The mean shear bond strengths of ceramic brackets to porcelain surfaces achieved in this study for groups 1 and 2 could not be considered sufficient for clinical applications. Although the groups G2 and G3 did not have statistically significant difference, from the clinical point of view, the average value of the shear strength group 3 reached the minimum value of bond strength described by Reynolds [8] as ideal for clinical use. One study showed that the decisive factors affecting bond strength, in order of significance, were etching, priming, and then thermocycling. [19] Another study showed that the effect of thermocycling was not significant. [12] Only group 4 exceeded these limits and therefore could be considered sufficient for clinical applications.

In the present study we found that surface roughening with a diamond bur plus application of 37% phosphoric acid did not achieve bond strengths that should be clinically successful. One study agrees with this finding and suggests that surface roughening without silane treatment may not produce clinically acceptable bond strengths. [12] Another study concluded that the preparation of the porcelain surface with sandblasting is better than that with a point diamond bur. [10] Because of the risk of damaging the porcelain during pretreatment or debonding, roughening of the surfaces must be avoided. [4],[13],[22] Others studies found that the conventional acid etching with 37% phosphoric acid produced lower bond strength values, [2],[15],[16] which is in agreement with the present study.

The findings of the present study that HFL is more effective than 37% phosphoric acid is in agreement with others. [2],[15],[16] The HFL etching provides excellent micromechanical retention for bonding to feldspathic porcelains. [4],[15] When the feldspathic ceramic surface was treated with HFL, uniformly distributed pores and shallow irregularities were clearly observed. The chemical etching process can be explained by the preferential reaction of the HFL with the silica phase of feldspathic ceramic. [11] Another study proved that it was not necessary to use HFL to achieve satisfactory bond strength, which is highly toxic and increases porcelain surface damage. [7] Karan et al. found that the bond strength obtained with HFL etching was satisfactory and comparable to the values achieved with silicatization. [11] In a study comparing HFL or microetching, HFL resulted in significantly higher bond strength than conditioning by microetching. [17] HFL 9.6% is better than sandblasting for roughening the surface of porcelain, but the health risks should be considered. [10]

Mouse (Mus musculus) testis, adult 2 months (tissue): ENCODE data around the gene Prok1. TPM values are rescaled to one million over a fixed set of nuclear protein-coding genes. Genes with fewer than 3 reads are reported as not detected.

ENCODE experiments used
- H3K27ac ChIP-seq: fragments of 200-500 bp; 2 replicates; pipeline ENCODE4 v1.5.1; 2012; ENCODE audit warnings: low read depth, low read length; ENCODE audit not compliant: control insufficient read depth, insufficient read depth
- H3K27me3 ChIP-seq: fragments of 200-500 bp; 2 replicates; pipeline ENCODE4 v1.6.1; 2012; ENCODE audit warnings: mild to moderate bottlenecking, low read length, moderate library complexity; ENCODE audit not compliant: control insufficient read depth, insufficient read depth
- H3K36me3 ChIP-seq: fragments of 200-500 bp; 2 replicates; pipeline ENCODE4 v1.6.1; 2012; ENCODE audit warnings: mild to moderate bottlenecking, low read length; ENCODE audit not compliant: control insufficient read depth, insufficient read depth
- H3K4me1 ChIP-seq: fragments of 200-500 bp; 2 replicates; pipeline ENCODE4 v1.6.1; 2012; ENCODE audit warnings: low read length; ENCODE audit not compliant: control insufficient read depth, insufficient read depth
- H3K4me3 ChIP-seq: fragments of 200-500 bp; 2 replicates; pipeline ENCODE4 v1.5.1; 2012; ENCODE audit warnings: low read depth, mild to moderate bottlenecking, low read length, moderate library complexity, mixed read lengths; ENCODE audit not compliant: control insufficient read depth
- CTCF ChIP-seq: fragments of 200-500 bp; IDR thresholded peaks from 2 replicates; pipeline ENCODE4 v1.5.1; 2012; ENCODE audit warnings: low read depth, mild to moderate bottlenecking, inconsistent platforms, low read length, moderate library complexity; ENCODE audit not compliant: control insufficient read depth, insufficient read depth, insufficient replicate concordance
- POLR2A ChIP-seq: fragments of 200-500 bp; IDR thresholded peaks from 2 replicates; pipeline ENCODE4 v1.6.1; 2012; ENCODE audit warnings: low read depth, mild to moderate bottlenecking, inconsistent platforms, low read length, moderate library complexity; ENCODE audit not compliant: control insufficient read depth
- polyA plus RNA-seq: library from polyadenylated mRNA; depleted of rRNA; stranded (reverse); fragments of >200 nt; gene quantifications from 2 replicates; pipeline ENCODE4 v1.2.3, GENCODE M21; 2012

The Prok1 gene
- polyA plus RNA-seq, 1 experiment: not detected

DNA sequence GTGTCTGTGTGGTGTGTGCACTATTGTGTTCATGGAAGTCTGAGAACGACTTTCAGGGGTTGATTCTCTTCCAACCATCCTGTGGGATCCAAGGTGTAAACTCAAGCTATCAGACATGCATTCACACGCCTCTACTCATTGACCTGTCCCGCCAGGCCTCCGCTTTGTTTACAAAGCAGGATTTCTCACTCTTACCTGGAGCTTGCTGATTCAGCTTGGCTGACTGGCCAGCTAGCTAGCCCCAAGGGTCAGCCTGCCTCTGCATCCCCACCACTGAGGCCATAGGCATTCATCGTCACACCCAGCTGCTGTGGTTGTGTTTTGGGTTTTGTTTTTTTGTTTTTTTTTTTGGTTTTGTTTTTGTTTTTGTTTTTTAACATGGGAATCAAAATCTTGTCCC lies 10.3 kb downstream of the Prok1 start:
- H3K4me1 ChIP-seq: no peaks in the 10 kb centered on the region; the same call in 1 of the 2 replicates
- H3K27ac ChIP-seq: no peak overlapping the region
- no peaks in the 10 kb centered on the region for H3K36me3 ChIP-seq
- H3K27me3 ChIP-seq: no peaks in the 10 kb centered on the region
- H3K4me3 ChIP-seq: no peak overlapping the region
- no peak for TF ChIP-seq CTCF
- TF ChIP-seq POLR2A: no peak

The results of this in vitro study indicate that the use of silane increases the bond strength values; and conditioning with HFL 10% for 1 min, followed by the application of silane was considered the best porcelain preparation method. These results are in accordance with other studies. [1],[10],[14],[16],[18],[19] The use of silane prior to bonding was the single most important factor in determining satisfactory bond strength. [7] Another study showed that shear and tensile debonding forces for glazed porcelain with the use of silane primer, were comparable to those reported in the literature for enamel, thus clinically sufficient. [20] Barbosa et al.[9] found that surface roughening with a diamond bur followed by the silane application produces clinically acceptable bond strengths. In contradiction, other studies revealed that the use of silane did not significantly affect the bond strength and may be an unnecessary additional step. [5],[21],[22]